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Osteoarthritis of the knee is a major cause of pain, disability and the use of healthcare resources among middle-aged and older people.1 Although osteoarthritis is multifactorial, it is known to have a significant genetic contribution and a number of studies have attempted to dissect such a contribution (see Valdes and Spector2 for review).
The GDF5 gene encodes the growth differentiation factor 5, a bone morphogenetic protein involved in joint formation, expressed in different joint structures, which has been shown to ameliorate tendon, ligament and bone healing after trauma in mice.3 4
A promoter polymorphism (rs143383) in GDF5 has been found to be strongly associated with both hip and knee osteoarthritis in Asian individuals,4 and is the most widely replicated genetic association with knee osteoarthritis, although much less so for hip and hand osteoarthritis.5 This variant is functional, with the lower gene expression variant having increased genetic risk.4
A large-scale meta-analysis reported the association of the major (T) allele with knee osteoarthritis achieved OR 1.15 p=9.7×10−7 and achieved p=9×10−5 (OR 1.13, 95% CI 1.06 to 1.20) when Asian subjects were excluded.5
The genome-wide statistical significance level of p<5×10−8 is increasingly seen as the threshold at which genetic associations are considered credible.6 The aim of our study was to prove that common genetic variation in the GDF5 gene is important in knee osteoarthritis beyond reasonable doubt.
We genotyped 3303 controls and 2235 knee osteoarthritis cases from the UK, Estonia and The Netherlands, added published data from the Chingford Study (259 cases and 509 controls),7 and combined with published effect size estimates from the recent large-scale meta-analysis5 using both fixed and random effects models as described in Evangelou et al.5 A full detailed description of each study cohort on recruitment, radiographic and clinical assessment is found in Hofman et al8 and Valdes et al.9 The studies were approved by the relevant ethics committees and informed consent was obtained from all study participants. Genotypes were subtracted from the genome-wide association dataset of the Rotterdam Study III with methods described previously.10 DNA from UK and Estonian study participants was genotyped by Kbioscience (Hertfordshire UK) using methods described elsewhere.7 The total, including previously reported data, is 10 103 controls and 6861 knee osteoarthritis cases of European descent and 1844 controls and 718 cases of Asian descent, which has 86% statistical power to detect the association as genome-wide significant with an OR of 1.15 or higher for the T allele. The descriptive characteristics of new samples studied are shown in table 1 along with the OR for the T allele and CI. The individual study effect sizes are shown in figure 1.
The results of the combined meta-analysis show that the T allele of GDF5 rs143833 is associated with a 17% increased risk of knee osteoarthritis (OR 1.17, 95% CI 1.12 to 1.23). When all data were analysed the genetic association reached genome-wide significance with p=6.2×10−11 in all samples and with p=8.3×10−9 in European descent samples alone (figure 1). There was no significant between-study heterogeneity. The p value was even smaller when one study violating Hardy–Weinberg equilibrium5 was excluded (OR 1.18, 95% CI 1.12 to 1.23, p=4.1×10−11). Stratification according to gender did not reveal differences in the effect size (OR 1.14, 95% CI 1.05 to 1.23, p=1.6×10−3 in men vs OR 1.19, 95% CI 1.10 to 1.27, p=3.7×10−6 in women by random effects).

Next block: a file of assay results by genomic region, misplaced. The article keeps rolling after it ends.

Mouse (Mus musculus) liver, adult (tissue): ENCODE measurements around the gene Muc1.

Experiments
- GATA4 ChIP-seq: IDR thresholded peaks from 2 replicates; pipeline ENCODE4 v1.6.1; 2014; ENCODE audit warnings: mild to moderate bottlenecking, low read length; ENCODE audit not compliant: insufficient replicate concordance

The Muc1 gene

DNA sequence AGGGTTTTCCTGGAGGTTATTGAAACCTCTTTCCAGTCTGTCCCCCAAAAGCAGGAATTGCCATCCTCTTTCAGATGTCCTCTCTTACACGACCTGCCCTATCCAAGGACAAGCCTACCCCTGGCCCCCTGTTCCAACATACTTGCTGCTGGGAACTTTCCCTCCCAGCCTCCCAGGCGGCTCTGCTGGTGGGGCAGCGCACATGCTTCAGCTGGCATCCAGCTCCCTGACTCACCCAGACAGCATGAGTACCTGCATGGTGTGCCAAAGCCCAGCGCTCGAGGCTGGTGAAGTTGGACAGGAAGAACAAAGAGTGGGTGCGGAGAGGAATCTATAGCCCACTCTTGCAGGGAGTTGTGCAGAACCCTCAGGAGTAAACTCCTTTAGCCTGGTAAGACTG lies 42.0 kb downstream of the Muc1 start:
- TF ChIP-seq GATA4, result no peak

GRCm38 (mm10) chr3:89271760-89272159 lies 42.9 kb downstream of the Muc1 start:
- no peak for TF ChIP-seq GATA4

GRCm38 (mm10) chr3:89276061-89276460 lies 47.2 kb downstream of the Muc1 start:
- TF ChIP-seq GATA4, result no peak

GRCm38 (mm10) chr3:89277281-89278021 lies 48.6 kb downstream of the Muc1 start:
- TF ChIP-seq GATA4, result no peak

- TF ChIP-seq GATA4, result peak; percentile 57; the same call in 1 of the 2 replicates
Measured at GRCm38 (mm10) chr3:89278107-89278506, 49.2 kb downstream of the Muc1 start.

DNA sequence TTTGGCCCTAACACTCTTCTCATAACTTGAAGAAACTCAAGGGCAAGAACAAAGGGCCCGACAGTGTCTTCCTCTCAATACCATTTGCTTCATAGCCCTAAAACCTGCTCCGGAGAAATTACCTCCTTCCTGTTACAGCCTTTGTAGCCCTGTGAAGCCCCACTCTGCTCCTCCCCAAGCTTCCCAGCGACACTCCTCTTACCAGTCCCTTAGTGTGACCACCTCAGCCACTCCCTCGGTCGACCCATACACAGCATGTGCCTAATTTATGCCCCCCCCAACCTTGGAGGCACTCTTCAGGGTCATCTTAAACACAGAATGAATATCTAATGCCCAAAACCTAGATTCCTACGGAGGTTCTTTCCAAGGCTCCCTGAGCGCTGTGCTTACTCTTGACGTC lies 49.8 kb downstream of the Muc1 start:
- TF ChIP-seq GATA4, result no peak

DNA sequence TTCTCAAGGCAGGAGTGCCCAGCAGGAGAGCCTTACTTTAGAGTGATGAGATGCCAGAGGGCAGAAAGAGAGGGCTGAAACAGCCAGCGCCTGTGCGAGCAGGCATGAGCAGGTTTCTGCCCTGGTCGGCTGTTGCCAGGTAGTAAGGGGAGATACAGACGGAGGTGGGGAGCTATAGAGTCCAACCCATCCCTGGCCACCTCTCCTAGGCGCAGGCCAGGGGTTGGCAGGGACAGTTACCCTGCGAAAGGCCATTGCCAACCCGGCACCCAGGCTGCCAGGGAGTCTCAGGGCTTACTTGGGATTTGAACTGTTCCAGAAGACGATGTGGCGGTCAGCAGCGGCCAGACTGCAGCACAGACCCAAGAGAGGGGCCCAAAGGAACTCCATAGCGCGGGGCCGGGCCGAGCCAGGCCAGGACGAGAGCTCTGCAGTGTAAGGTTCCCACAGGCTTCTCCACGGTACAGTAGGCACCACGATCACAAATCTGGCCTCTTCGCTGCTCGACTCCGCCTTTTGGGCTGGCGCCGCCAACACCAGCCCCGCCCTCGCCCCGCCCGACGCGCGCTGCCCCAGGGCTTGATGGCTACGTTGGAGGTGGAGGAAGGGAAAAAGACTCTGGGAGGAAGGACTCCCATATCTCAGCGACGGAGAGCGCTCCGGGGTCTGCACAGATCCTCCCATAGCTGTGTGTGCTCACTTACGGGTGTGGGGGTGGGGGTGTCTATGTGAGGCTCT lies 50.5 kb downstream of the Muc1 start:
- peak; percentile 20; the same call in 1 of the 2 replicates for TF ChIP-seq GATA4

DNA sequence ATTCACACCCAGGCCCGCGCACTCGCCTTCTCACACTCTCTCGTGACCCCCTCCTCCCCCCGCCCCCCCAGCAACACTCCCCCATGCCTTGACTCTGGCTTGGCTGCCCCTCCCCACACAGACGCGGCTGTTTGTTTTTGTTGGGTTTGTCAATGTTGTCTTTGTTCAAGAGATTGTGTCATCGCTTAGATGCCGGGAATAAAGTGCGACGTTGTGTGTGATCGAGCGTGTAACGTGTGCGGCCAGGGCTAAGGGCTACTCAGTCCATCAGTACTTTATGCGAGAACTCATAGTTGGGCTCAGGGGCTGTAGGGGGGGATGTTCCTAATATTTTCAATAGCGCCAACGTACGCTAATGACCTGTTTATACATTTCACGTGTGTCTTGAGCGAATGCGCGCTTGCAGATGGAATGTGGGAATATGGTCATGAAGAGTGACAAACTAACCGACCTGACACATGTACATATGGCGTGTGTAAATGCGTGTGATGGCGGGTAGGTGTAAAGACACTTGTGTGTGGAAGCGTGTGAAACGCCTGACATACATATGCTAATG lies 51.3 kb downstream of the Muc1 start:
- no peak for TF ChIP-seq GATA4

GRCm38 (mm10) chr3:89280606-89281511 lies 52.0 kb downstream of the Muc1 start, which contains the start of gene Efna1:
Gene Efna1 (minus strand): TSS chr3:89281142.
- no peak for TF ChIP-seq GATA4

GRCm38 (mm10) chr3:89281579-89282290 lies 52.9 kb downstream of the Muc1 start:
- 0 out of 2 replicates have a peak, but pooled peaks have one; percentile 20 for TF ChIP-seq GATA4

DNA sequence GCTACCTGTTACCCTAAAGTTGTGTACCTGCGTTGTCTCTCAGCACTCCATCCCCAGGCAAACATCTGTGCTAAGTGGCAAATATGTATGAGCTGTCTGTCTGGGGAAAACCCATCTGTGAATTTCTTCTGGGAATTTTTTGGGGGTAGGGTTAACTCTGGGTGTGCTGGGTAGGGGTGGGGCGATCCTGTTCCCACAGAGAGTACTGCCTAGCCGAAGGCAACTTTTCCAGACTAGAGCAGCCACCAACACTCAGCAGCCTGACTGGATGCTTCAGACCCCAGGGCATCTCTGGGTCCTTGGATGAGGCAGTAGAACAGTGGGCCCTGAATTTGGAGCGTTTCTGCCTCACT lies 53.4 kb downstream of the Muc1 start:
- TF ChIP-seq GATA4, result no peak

We have shown that the association between a functional promoter single nucleotide polymorphism in the GDF5 gene and knee osteoarthritis achieves genome-wide statistical significance. The association is consistently replicated and no significant heterogeneity is detected between studies, further strengthening the robustness of GDF5 as a risk factor for knee osteoarthritis.
The authors thank Marijn Verkerk and Karol Estrada for their help creating the genome-wide association database for RS III and Dieuwke Schiphof for scoring the knee radiographs of RSIII. The authors thank all the study participants and the participating general practitioners and pharmacists contributing to all the study cohorts.
Funding This work was supported by EC framework 7 programme grant 200800 TREAT-osteoarthritis, Arthritis Research UK (ARUK), the Medical Research Council (UK), the Oxford NIHR Musculoskeletal Biomedical Research Unit, the Estonian Science Foundation grant no 5308, the Estonian Ministry of Social Affairs grants no 9.6-4/2035 and 12.1-5/597 and by AstraZeneca, Macclesfield, UK. The generation and management of genome-wide association genotype data for the Rotterdam Study is supported by The Netherlands Organisation of Scientific Research NWO Investments (no 175.010.2005.011, 911-03-012). This study is funded by the Research Institute for Diseases in the Elderly (014–93-015; RIDE2) and The Netherlands Genomics Initiative (NGI)/Netherlands Organisation for Scientific Research (NWO) (project no 050-060–810).
Competing interests RM is an Astra Zeneca plc employee and owns Astra Zeneca stock. All other authors declare no competing interests.
Patient consent Obtained.
Ethics approval This study was conducted with the approval of the the Nottingham case–control and the GOAL study protocols were approved by the Nottingham City Hospital and North Nottinghamshire ethical committees. The Hertfordshire Cohort Study was approved by the East and North Hertfordshire ethical committees. The medical ethics committee of Erasmus University Medical School approved the Rotterdam study III. The Ethics Committee of the University of Tartu approved the Estonian knee osteoarthritis study.
Provenance and peer review Not commissioned; externally peer reviewed.
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